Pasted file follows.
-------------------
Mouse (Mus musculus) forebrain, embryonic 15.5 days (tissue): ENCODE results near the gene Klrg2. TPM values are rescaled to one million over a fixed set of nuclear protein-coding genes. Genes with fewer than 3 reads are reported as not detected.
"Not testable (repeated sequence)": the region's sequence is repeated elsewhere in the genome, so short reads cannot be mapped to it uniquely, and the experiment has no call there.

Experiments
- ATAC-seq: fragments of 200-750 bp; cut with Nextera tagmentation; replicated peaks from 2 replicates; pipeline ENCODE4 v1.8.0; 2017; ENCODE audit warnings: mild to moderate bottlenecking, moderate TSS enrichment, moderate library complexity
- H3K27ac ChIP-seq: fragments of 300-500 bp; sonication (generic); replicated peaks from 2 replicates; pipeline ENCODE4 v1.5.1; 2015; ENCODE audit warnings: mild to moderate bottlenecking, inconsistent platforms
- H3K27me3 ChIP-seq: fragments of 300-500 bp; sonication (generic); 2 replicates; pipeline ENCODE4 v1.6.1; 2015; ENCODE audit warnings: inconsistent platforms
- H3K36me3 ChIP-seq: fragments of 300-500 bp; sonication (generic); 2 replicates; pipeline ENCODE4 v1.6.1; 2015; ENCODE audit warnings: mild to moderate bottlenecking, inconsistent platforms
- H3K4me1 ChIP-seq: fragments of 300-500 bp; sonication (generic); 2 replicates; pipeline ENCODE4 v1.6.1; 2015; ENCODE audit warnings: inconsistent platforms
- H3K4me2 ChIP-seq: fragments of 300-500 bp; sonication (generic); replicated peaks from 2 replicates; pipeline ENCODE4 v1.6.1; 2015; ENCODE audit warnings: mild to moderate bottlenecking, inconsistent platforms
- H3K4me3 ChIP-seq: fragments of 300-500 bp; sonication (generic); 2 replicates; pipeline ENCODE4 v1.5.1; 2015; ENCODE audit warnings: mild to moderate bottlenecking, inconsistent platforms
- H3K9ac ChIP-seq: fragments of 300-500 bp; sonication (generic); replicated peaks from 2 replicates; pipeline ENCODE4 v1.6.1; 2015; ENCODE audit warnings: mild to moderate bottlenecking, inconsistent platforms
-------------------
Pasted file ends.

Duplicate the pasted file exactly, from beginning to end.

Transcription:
Mouse (Mus musculus) forebrain, embryonic 15.5 days (tissue): ENCODE results near the gene Klrg2. TPM values are rescaled to one million over a fixed set of nuclear protein-coding genes. Genes with fewer than 3 reads are reported as not detected.
"Not testable (repeated sequence)": the region's sequence is repeated elsewhere in the genome, so short reads cannot be mapped to it uniquely, and the experiment has no call there.

Experiments
- ATAC-seq: fragments of 200-750 bp; cut with Nextera tagmentation; replicated peaks from 2 replicates; pipeline ENCODE4 v1.8.0; 2017; ENCODE audit warnings: mild to moderate bottlenecking, moderate TSS enrichment, moderate library complexity
- H3K27ac ChIP-seq: fragments of 300-500 bp; sonication (generic); replicated peaks from 2 replicates; pipeline ENCODE4 v1.5.1; 2015; ENCODE audit warnings: mild to moderate bottlenecking, inconsistent platforms
- H3K27me3 ChIP-seq: fragments of 300-500 bp; sonication (generic); 2 replicates; pipeline ENCODE4 v1.6.1; 2015; ENCODE audit warnings: inconsistent platforms
- H3K36me3 ChIP-seq: fragments of 300-500 bp; sonication (generic); 2 replicates; pipeline ENCODE4 v1.6.1; 2015; ENCODE audit warnings: mild to moderate bottlenecking, inconsistent platforms
- H3K4me1 ChIP-seq: fragments of 300-500 bp; sonication (generic); 2 replicates; pipeline ENCODE4 v1.6.1; 2015; ENCODE audit warnings: inconsistent platforms
- H3K4me2 ChIP-seq: fragments of 300-500 bp; sonication (generic); replicated peaks from 2 replicates; pipeline ENCODE4 v1.6.1; 2015; ENCODE audit warnings: mild to moderate bottlenecking, inconsistent platforms
- H3K4me3 ChIP-seq: fragments of 300-500 bp; sonication (generic); 2 replicates; pipeline ENCODE4 v1.5.1; 2015; ENCODE audit warnings: mild to moderate bottlenecking, inconsistent platforms
- H3K9ac ChIP-seq: fragments of 300-500 bp; sonication (generic); replicated peaks from 2 replicates; pipeline ENCODE4 v1.6.1; 2015; ENCODE audit warnings: mild to moderate bottlenecking, inconsistent platforms